'The Malaria Project' looks at effort to find drug

(Newser) - The goal was just, the execution anything but: In the 1940s, the US government pulled together an operation designed to find a cure for malaria, which infected some 500,000 American troops during WWII. How they went about doing so is revealed in Karen Masterson's new book, The Malaria ... More »

Toddlers' Blood Could Hold Key to Beating Malaria

New vaccine traps disease inside blood cells

(Newser) - Researchers think they've found a promising new potential weapon in the fight against malaria in a fairly unlikely place: the blood of toddlers. In a paper published in Science today, researchers detail how they examined the blood of more than 750 children in Tanzania. They found that about 6%... More »

Malaria Reaching Higher Altitudes

Rising temperatures open up new heights to parasite

(Newser) - Efforts to eradicate malaria are going to be hit hard by rising temperatures that open up new altitudes to the mosquitoes that carry the disease, researchers warn. Both mosquitoes and the malaria parasite struggle in chillier temperatures, and a new study has found that the disease climbs to higher elevations... More »

Did Nazis Try to Weaponize Mosquitoes?

Researcher thinks documents prove Hitler's biological weapon ban was ignored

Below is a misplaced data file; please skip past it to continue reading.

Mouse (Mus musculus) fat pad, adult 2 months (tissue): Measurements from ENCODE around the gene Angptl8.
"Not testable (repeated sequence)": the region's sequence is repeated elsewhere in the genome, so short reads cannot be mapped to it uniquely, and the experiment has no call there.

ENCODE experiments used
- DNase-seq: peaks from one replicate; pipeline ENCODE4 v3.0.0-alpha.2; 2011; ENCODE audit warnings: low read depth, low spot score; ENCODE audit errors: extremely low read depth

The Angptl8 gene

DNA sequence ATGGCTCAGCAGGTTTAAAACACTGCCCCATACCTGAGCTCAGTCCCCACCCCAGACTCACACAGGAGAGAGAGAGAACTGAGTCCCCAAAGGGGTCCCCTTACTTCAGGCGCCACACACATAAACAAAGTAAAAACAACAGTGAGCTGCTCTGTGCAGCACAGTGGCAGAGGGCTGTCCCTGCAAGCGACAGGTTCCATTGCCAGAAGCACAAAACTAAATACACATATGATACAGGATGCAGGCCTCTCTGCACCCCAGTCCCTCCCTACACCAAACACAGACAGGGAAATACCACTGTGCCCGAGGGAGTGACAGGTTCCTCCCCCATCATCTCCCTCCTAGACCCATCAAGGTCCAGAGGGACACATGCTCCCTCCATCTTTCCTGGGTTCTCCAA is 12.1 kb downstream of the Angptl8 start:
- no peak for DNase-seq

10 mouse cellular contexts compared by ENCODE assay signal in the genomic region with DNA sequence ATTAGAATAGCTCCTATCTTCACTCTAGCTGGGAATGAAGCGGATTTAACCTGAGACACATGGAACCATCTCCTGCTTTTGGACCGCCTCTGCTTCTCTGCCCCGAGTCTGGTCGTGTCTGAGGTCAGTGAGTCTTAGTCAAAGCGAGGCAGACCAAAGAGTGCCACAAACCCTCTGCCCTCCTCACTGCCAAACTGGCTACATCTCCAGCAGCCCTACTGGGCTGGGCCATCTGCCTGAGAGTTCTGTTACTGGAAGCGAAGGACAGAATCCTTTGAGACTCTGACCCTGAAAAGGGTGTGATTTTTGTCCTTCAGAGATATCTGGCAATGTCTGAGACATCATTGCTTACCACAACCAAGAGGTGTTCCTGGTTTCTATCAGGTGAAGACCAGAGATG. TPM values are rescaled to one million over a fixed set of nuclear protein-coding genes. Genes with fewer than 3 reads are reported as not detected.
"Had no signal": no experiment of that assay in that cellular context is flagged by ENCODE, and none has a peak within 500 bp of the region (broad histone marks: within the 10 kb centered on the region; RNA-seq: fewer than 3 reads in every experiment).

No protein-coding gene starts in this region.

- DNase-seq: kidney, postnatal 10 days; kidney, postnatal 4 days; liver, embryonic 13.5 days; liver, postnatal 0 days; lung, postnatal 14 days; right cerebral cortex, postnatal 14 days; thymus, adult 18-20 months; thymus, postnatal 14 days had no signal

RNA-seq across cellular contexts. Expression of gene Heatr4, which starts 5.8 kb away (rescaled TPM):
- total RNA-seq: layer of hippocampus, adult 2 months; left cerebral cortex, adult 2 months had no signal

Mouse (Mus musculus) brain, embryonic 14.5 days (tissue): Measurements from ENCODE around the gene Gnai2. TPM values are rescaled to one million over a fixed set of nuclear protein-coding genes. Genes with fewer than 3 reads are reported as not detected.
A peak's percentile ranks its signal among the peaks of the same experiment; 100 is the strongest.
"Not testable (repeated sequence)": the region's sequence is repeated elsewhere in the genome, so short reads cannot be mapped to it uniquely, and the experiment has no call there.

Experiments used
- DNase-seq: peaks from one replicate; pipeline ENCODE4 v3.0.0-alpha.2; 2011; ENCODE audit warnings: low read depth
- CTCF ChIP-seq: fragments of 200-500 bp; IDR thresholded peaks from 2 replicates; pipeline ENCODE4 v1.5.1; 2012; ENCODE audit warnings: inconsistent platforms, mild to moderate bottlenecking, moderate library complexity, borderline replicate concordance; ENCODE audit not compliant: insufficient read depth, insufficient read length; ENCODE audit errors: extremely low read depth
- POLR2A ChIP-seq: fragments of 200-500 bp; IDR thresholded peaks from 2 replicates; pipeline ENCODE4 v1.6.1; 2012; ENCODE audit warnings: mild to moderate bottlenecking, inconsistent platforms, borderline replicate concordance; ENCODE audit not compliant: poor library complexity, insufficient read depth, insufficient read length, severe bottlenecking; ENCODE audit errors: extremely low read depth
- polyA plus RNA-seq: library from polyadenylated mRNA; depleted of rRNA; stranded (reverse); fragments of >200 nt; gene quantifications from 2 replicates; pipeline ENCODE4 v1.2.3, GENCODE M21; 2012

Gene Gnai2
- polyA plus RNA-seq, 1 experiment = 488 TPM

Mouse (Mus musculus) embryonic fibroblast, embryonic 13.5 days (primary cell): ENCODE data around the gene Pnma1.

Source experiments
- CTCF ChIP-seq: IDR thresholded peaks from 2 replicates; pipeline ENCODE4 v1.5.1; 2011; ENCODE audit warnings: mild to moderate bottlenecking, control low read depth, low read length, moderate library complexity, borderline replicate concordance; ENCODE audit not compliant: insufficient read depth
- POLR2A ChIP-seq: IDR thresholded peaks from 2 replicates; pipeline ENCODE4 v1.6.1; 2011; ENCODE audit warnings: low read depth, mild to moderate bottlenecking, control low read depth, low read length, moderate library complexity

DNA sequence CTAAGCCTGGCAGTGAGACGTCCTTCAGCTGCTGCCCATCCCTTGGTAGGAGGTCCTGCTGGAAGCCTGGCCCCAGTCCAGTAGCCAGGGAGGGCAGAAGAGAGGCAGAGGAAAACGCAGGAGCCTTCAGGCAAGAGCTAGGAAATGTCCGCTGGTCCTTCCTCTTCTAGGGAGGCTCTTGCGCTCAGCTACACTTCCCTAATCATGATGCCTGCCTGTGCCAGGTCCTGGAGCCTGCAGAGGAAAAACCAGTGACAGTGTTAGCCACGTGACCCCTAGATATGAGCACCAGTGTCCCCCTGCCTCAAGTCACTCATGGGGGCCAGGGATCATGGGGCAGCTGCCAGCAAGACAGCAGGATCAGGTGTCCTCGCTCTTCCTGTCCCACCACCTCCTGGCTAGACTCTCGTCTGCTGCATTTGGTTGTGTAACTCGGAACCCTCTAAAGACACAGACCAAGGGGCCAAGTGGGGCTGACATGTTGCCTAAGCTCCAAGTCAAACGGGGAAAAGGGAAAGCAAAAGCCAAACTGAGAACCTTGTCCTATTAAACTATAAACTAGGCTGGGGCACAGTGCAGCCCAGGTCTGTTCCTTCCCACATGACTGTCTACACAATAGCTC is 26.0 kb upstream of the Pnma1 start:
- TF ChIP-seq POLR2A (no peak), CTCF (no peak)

(Newser) - Were Nazi scientists planning to unleash disease-carrying mosquitoes on the Allies? It's a long-running debate, but one biologist thinks he's uncovered evidence that indicates they were. Klaus Reinhardt believes that the entomological institute at Dachau was actually working on weaponizing mosquitoes, National Geographic reports. As evidence, he cites... More »

Your Body Makes Its Own Mosquito Repellent

Cloaking compounds found on skin could be used to combat bites, disease

(Newser) - Bad news for bug spray is good news for just about everyone else: Scientists have discovered a mosquito repellent that makes humans pretty much invisible to the pesky blood suckers—and your body makes it on its own. When used in larger quantities, some 24 "cloaking compounds" found on... More »

Malaria Vaccine Rocks in Small Study

Injections gave some volunteers 100% protection